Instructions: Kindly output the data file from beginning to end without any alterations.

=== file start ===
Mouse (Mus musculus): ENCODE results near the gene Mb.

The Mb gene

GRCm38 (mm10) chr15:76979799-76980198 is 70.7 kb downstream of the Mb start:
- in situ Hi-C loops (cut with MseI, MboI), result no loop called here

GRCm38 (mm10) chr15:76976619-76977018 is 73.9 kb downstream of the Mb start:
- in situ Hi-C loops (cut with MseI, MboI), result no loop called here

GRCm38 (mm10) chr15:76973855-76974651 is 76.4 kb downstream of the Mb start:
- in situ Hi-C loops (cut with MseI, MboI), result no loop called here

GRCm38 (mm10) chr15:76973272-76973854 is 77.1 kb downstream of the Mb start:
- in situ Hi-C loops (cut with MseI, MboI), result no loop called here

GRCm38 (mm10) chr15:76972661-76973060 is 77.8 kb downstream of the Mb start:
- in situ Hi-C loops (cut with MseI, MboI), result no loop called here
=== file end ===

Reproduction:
Mouse (Mus musculus): ENCODE results near the gene Mb.

The Mb gene

GRCm38 (mm10) chr15:76979799-76980198 is 70.7 kb downstream of the Mb start:
- in situ Hi-C loops (cut with MseI, MboI), result no loop called here

GRCm38 (mm10) chr15:76976619-76977018 is 73.9 kb downstream of the Mb start:
- in situ Hi-C loops (cut with MseI, MboI), result no loop called here

GRCm38 (mm10) chr15:76973855-76974651 is 76.4 kb downstream of the Mb start:
- in situ Hi-C loops (cut with MseI, MboI), result no loop called here

GRCm38 (mm10) chr15:76973272-76973854 is 77.1 kb downstream of the Mb start:
- in situ Hi-C loops (cut with MseI, MboI), result no loop called here

GRCm38 (mm10) chr15:76972661-76973060 is 77.8 kb downstream of the Mb start:
- in situ Hi-C loops (cut with MseI, MboI), result no loop called here